ME: So, I'm supposed to foot the bill for you, because you don't give a shit about the damage you've  done to my car, because, after all, nobody's perfect. Well, frankly, with your blase attitude, I will make a point of staying far, far away from your "driving skills". You're just a somnambulistic inch away from making me fork over my exorbitant deductible, all because I need to indulge your fatalistic mindset.

Not to mention the girl who names her car. What the hell?  And then she throws him over, willy-nilly, when she gets that big insurance check, after she's "bumped" somebody's fender.

Here's the deal, Liberty: I'm not buying what you're selling.

On the way home from work last week, I found myself behind a guy who was weaving precariously toward the right shoulder, then drifting into the left lane and back again. This was 2:30 in the afternoon! I couldn't get close enough to report his license number, because, well...I didn't want to get that close. I obviously couldn't pass him, due to the side-swiping potential. I'm guessing he had Liberty Mutual Insurance, because, you know, life just happens. It's nobody's fault, really. Oh, I killed you? Sorry, I guess.

He probably was wearing that same ill-fitting denim jacket that the sartorially-deficient woman in the commercial is wearing - because, like her, he has no sense of decency. Or sobriety.

On the plus side, however, speaking of insurance (and who doesn't like to speak of insurance?), I'm rather partial to the Geico ad with the motorcycles, because I knew - I just knew that wasn't some prefab "commercial tune" they slapped on there. And I was right. The song was too good.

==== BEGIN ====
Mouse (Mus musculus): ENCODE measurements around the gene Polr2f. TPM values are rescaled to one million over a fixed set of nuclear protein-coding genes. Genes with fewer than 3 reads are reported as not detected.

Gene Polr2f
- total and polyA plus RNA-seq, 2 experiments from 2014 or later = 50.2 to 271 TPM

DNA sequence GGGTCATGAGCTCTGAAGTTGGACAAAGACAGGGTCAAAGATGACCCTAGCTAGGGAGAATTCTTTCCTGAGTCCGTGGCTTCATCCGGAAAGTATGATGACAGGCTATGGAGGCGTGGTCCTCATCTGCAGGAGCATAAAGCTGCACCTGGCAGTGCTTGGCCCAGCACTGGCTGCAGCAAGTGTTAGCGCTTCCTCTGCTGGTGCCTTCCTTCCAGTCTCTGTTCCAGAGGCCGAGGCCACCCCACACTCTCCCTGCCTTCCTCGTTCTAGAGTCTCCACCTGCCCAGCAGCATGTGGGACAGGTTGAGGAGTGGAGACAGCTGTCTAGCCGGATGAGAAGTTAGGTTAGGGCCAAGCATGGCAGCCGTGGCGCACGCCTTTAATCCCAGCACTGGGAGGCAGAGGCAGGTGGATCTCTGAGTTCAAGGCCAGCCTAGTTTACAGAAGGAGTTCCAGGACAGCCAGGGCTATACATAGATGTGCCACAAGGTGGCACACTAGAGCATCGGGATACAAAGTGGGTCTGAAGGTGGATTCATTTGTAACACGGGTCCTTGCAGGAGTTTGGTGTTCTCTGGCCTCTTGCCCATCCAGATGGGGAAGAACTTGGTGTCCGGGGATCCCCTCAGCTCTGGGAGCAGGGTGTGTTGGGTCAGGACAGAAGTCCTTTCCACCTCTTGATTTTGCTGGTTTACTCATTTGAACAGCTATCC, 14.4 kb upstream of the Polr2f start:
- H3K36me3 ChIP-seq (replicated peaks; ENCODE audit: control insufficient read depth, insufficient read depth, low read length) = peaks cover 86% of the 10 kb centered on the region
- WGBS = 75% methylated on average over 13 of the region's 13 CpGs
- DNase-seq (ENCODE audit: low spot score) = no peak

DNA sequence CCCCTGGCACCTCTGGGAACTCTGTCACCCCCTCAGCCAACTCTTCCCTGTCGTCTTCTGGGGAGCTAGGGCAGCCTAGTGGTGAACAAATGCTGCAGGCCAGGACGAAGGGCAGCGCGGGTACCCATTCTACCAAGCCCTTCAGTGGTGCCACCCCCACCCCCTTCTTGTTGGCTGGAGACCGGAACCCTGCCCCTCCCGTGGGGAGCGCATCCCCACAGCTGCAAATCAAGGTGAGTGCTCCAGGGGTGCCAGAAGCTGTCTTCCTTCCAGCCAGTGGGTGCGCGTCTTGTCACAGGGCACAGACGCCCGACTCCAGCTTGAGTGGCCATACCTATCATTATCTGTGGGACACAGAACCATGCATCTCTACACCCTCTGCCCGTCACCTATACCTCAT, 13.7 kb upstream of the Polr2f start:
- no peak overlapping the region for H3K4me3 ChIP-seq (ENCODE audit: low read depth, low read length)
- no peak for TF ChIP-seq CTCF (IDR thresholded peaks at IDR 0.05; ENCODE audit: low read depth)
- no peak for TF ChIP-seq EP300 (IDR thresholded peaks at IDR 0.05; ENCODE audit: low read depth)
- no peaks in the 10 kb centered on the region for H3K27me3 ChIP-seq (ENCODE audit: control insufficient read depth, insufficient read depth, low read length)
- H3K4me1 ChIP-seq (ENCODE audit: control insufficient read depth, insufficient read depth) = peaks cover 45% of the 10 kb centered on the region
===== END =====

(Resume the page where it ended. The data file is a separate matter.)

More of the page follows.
And I found it! It's the Wallflowers, and it's called One Headlight:


So, in a nutshell, if I was shopping for insurance, I believe I would go with Geico. Because their songs are cool and they don't treat me like a scrunched-up piece of plastic.

So, there's your focus group.

Monday, October 6, 2014

Kicks Just Keep Gettin' Harder to Find

I can't say I was a big fan of Paul Revere and the Raiders' music. I was, however, a big fan of Paul Revere and the Raiders.

What?

Well, as a twelve-to-thirteen-year-old, pictures torn from the pages of Tiger Beat Magazine and other pre-teen rags graced my bedroom wall. Mark Lindsay, especially, was cute! (the very best adjective a 1960's adolescent could ascribe to a boy - although I guess Mark wasn't exactly a boy at the time).  Other guys in the band were cute, too; although, shamefully, I don't remember their names.

I really only purchased one Raiders 45, and it wasn't Kicks, which is by far the band's best known hit.

With teenage wonder, I watched the guys perform on various TV variety shows, like Where The Action Is and Happening, my undeveloped mind unable to resolve out the disparity between their goofy costumes and the mainstream rock and roll they played.

My semi-developed mind now asks, wow, how much did those outfits cost? And what happened when one guy quit the band and the new guy didn't fit into the costume? More outlay of colonial-bucks, I guess.

Paul Revere died Saturday at the age of 76. He was born Paul Revere Dick...and the possible band names are not something I care to ponder. LUCKILY, he reverted to just plain Paul Revere and thus was born the Raiders.

He was a showman. I imagine he pretty much controlled everything to do with band - the aforementioned costumes, the "moves", the tri-corner hats. It seems, however, that he didn't play a hand in writing the band's songs. No matter. He was the person who found the gimmick, the man who got the band noticed. He, along with Mark Lindsay, also had the good taste to pick out some good songs from some good songwriters (such as Barry Mann and Cynthia Weil). Paul also played a mean keyboard.

Throughout the band's heyday, personnel shuffled in and out (mostly out), but that's really no different from other '60's bands. Guys left to form their own bands, generally never to be heard from again. But they had dreams....

One brief member of the band was Freddy Weller, who sort of transitioned into country music, recording Joe South's Games People Play, which was nominated for CMA single of the year in 1969. One, even a giggly teenager, could sense that Freddy's heart really wasn't in wearing waistcoats and skintight white pants.

FUN FACT: It is unknown whether the Kingsmen or Paul Revere and the Raiders recorded Louie Louie first. Both bands recorded the song in the same studio in 1963. Obviously, the Kingsmen version is the famous one, primarily because one can make up their own lyrics as they sing along with the record.